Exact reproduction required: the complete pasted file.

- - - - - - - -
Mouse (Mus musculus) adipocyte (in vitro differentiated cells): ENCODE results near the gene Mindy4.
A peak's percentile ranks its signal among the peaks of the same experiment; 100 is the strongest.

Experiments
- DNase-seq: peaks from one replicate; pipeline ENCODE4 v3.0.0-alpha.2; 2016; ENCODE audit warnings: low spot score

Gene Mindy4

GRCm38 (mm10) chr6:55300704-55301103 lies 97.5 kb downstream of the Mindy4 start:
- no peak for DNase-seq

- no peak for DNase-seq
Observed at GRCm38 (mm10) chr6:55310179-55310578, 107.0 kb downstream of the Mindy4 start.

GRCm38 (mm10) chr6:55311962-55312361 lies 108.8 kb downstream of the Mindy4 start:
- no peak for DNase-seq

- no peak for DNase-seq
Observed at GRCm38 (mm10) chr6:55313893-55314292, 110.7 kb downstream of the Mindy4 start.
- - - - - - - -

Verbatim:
Mouse (Mus musculus) adipocyte (in vitro differentiated cells): ENCODE results near the gene Mindy4.
A peak's percentile ranks its signal among the peaks of the same experiment; 100 is the strongest.

Experiments
- DNase-seq: peaks from one replicate; pipeline ENCODE4 v3.0.0-alpha.2; 2016; ENCODE audit warnings: low spot score

Gene Mindy4

GRCm38 (mm10) chr6:55300704-55301103 lies 97.5 kb downstream of the Mindy4 start:
- no peak for DNase-seq

- no peak for DNase-seq
Observed at GRCm38 (mm10) chr6:55310179-55310578, 107.0 kb downstream of the Mindy4 start.

GRCm38 (mm10) chr6:55311962-55312361 lies 108.8 kb downstream of the Mindy4 start:
- no peak for DNase-seq

- no peak for DNase-seq
Observed at GRCm38 (mm10) chr6:55313893-55314292, 110.7 kb downstream of the Mindy4 start.